You have no long-term commitment to the farm. Your share is transferable through gift or sale although you're not obligated to do either. Should you decide to discontinue participation in the cow share program, please let us know at least 14 days prior to the end of the month.

8. What happens to my milk when I'm on vacation?

We encourage you to let a friend or family member either enjoy your milk while you're away or freeze it for you so you can drink it when you return. If you'd rather we donate your milk to a family in need, just let us know. Refunds are not given since the shareholder's cow still needs to be boarded, milked, and cared for even when the owner is on vacation and not receiving milk.

9. What do the cows eat?

The most important part of their diet is the pasture grass on which they graze all day (and, in the winter, high quality hay). Premium forage produces the very best milk. Note that the pastures here are not fertilized with any chemical fertilizer. They also receive mineral supplement free choice and available at all times. Our cows never receive antibiotics or growth hormones in their feed.

10. How much milk do the cows give?

Unlike the typical dairy breeds, Jersey cows give a smaller amount of milk which is higher in butterfat. Our cow gives about 3-4 gallons, per day. We generally share the milk with the calf the first few months, and milk once a day in the mornings, getting 2 gallons a day for ourselves and cow shareholders in the first few months of the calf's life. After we wean the calf we milk twice a day. We are responsible to them first; the milk they share is a gift we don't take for granted. The fresh milk is strained and transferred directly into cleaned jars with the owners name and placed into our farm fridge inside. Please note that milk production varies with the season, the weather, the quality of the forage available; and the normal curve of the cow's lactation cycle.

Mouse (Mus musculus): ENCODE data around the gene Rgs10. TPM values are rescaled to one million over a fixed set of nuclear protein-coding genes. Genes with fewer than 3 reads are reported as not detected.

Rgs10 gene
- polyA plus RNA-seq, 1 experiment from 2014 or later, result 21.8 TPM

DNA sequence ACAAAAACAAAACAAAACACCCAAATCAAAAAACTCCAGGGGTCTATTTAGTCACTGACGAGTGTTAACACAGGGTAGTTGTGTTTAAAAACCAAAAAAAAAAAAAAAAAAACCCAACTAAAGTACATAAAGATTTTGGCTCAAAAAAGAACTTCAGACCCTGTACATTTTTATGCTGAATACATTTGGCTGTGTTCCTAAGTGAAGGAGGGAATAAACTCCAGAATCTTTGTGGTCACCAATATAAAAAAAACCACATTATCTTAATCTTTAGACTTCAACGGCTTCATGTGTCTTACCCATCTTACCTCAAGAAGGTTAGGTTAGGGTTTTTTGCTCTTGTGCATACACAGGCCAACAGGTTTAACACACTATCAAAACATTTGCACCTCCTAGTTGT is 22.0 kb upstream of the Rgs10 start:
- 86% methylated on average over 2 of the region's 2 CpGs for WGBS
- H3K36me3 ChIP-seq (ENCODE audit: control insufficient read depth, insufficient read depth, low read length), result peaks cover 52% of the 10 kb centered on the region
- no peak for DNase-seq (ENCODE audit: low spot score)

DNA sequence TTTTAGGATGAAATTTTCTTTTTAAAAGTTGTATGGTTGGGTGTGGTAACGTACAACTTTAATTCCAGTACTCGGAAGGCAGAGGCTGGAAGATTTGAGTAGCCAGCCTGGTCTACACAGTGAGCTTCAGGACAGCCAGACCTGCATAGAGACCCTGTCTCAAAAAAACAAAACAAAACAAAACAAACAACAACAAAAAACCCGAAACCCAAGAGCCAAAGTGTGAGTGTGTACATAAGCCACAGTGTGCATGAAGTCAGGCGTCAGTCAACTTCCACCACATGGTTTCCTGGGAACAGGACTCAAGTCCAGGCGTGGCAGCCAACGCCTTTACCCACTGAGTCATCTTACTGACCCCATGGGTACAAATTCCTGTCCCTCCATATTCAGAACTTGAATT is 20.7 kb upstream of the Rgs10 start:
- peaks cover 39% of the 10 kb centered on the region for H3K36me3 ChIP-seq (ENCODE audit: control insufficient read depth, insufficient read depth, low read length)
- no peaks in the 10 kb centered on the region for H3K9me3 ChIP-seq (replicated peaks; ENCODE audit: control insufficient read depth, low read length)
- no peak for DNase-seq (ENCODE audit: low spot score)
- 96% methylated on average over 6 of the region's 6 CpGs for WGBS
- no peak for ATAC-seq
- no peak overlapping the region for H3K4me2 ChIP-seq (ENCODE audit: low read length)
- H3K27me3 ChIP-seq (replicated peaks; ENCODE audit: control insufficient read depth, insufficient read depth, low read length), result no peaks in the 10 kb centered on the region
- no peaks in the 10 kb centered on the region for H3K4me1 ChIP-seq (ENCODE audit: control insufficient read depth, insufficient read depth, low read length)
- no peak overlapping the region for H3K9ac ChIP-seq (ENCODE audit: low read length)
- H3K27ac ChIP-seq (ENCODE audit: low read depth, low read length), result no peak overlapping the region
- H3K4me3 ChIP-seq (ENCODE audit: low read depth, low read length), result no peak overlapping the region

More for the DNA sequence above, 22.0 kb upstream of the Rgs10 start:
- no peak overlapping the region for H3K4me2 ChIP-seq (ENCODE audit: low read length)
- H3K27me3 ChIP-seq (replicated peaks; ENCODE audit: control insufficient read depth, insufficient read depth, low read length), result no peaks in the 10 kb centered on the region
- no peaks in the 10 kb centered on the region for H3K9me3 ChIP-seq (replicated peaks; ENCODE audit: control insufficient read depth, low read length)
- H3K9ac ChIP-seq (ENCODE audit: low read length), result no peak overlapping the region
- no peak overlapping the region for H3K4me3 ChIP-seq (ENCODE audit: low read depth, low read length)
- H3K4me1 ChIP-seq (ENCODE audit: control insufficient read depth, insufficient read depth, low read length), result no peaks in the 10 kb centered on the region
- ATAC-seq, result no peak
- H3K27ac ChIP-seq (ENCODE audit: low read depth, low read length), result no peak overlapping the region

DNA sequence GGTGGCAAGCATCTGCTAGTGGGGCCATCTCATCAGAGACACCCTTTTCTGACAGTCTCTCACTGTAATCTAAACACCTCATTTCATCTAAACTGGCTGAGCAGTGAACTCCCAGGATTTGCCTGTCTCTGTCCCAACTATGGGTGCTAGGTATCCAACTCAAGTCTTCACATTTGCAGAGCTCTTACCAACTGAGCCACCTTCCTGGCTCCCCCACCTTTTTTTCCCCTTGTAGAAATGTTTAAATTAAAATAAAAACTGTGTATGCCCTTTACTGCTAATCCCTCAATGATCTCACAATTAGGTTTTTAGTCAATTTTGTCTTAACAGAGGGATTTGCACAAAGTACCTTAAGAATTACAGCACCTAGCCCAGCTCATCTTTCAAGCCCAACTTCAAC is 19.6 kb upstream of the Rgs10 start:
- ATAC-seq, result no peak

11. Will the milk always taste the same each week?

A factor in the taste of the milk is the type of grass or hay (in winter) that the cows are eating. Various types of forage affect the taste of the milk - sometimes making it sweeter, sometimes creamier, sometimes off-tasting. Off tasting milk is not yummy to drink but still good for you. Check these recipes for some ideas of what to do with milk that isn't delicious for drinking.

12. Will the births of the calves have an impact on milk supply available to cowshare owners?

Yes, they might. During the final 6-8 weeks of a cow's pregnancy, she should be allowed to be "dry" (not being milked) because she is putting so much of her body's resources into growing the calf. During calving seasons, there may well be times when we cannot supply you with milk in the normal amounts or on the usual schedule. We will do our very best; and ask for your understanding and cooperation.

13. Do you have a website you recommend for further research about the benefits of raw milk?

14. Do you offer skim or fat free milk?

No, we don't. The cream is an important fat for your body. It's fine to skim the cream off the top of the milk and use it for other recipes, but be sure the cream finds its way into your diet. We never recommend skimming the cream and throwing it out.

15. Do you have any suggestions for milk that is a couple of weeks old and has gone sour?

It's always good to remember that unlike pasteurized milk, raw milk gets better for you the older it gets. The probiotic properties in raw milk continue to multiply as the milk ages. (i.e.: the increased health benefits of yogurt) A wonderful educational cookbook for learning how to use raw milk is Sally Fallon's "Nourishing Traditions."

16. What conditions do the cows live in?

The Shire Farm staff will take excellent care of your cow by providing all the fresh pastured grass it wants, clear clean well water (same as we drink) from multiple locations in the pastures and barns, fresh hay is available unless there is fresh pasture grass. We do have sheltered areas in the barn, a run in, and large shade trees scattered around the pasture if they need to get out of the weather, on-call veterinarians if needed anytime of the day or night, live-on farm staff that monitors anything they need overnight and during the day. Owners will be able to observe the living conditions of the cows during their weekly visits to pick up their milk.